Trend Following Primer Series – Compounding, Path Dependence and Positive Skew – Part 8

Primer Series Contents

Compounding, Path Dependence and Positive Skew

So far in this Primer series we have steered you towards at least appreciating how we, as Trend Followers, tend to think. We are a strange and sceptical mob who spend a lot of their time just observing the way processes unfold and philosophizing.

Now you may say that philosophy is all well and good but who needs to be a philosopher if we simply want to trade the markets? Well go ahead. Trade what you see or what you think, but don’t come to me crying when you get your ass whipped and then find in your disaster debrief that ‘what you thought’ and ‘how you saw’ was the actual reason you got your ass handed to you on a plate.

A belief system is so very important to your trading endeavours, as it manifests in your behaviour and thus the way you interact with these markets. Financial markets are far too important to leave in the hands of the mere mathematicians and quants. It needs philosophers to tell us a different story and open up new ways to think about trading.

Yes, we are philosophers…and proud of it. You see our whole raison d’etre for our philosophical focus lies in the fact that the Financial Industry to-date, has been woefully inadequate in providing us with the requisite tool kit to apply our trade in the tails of the market distribution and trade the divergent nature of this condition.

A one-size fits all mentality has been applied by industry under the assumption that we all trade the peak of the market distribution of returns and like to predict. Without the correct tools to use, and a litany of ‘convergent baggage’ lying in current statistical science, we just have to be philosophers.

Now while our philosophical viewpoint biases us towards divergent techniques as our preferred method of wealth creation, the real wealth creator responsible for most of the heavy lifting over a successful trading career is not the edge that lies in the technique itself (of trend following) but the path of the return stream that accompanies this trend following edge. It is the path taken which can either assist or detract the compounding effect.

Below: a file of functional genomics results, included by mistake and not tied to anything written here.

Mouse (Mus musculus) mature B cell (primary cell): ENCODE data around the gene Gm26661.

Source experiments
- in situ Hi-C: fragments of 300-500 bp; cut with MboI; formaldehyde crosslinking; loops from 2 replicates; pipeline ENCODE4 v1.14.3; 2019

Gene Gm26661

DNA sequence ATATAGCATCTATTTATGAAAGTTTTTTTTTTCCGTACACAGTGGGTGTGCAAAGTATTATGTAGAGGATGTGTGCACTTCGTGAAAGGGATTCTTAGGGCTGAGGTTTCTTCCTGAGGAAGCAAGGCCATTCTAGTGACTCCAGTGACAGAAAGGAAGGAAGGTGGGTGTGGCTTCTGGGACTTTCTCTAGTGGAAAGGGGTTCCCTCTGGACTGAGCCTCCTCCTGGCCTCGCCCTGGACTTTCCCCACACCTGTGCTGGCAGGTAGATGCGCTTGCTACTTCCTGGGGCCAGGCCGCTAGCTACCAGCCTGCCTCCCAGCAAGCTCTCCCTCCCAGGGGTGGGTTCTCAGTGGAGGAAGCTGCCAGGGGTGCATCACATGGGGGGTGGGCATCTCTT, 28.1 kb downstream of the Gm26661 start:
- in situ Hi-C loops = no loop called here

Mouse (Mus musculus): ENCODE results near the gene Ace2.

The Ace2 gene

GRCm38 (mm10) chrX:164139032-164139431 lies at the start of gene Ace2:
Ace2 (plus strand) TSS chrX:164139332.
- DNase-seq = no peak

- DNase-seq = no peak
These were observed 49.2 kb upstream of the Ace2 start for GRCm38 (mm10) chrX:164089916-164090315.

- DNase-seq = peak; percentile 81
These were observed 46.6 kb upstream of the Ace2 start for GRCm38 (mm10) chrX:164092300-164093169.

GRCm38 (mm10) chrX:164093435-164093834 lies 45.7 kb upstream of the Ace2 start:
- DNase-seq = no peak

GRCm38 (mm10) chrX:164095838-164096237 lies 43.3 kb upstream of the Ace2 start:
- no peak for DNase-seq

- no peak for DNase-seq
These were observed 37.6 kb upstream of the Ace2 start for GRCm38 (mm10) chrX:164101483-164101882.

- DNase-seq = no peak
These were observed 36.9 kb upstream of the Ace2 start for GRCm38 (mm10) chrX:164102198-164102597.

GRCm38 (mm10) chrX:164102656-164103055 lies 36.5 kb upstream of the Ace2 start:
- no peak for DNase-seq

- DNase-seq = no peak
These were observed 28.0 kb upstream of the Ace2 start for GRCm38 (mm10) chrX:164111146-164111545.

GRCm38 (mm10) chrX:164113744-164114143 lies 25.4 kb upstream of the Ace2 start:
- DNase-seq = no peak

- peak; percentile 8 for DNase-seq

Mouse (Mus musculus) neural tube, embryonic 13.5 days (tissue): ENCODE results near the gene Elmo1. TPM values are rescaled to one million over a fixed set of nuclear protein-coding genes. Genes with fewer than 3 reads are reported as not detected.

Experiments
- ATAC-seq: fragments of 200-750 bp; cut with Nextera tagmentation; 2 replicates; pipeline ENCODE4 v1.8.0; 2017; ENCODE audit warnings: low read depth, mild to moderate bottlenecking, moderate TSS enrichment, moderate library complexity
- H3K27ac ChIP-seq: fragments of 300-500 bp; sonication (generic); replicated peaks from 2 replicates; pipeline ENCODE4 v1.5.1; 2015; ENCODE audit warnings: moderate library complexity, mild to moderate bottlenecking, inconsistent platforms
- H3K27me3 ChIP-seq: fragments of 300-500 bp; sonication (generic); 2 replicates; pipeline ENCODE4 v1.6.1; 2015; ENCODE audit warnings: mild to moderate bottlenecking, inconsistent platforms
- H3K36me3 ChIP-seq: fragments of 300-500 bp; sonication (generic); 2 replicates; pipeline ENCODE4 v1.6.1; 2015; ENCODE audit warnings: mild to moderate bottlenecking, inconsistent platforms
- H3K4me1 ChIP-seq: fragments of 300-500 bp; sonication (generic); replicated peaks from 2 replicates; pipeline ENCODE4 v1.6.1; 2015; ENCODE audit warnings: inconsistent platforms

Now many will say that it is the linear ascending equity curve which is the optimal path for compounding to take positive effect over the trade series, but we beg to differ. It is the stepped equity curve that is characteristic of the trend follower that offers greater benefit which includes material favourable outlier impacts embedded in the signature, but never strays too far into adverse drawdowns. The style of equity curve that is delivered by trend following methods at the global portfolio level.

You may say, “well that is not how I understand trend following. The method is inherently volatile, as are all methods with positive skew”, however once again you haven’t understood the ‘complete story’ about path dependence and compounding. Compounding takes time to achieve, but can be accelerated when including the beneficial impact of outliers in the equity curve. Compounded equity is not something delivered in a few hundred trades. It only manifests over thousands of trades, but an accelerated uplift early on it the time series from the benefits received from a few positive outliers, turns a wealth story into a rags to riches tale.

Chart 18: The Volatile but Powerful Risk Signature of Transtrend BV: Enhanced Risk Program

Table 6: Monthly Performance Returns of Transtrend BV: Enhanced Risk Program

Have a look at the equity curve and monthly returns of Transtrend above, a respected trend follower in the industry. Notice how the high returns between 2000 to 2009 have vaulted this Program way above the performance of a buy and hold in the S&P500TR Index. The reason for the accelerated growth profile can be attributed to the number of outliers it caught in its early years, whose benefit via the principle of compounding still are felt today. Notice the volatile nature of its signature particularly between 2015 to 2020 yet it has managed to keep its maximum drawdown low to 16% which has preserved it’s stellar long term performance.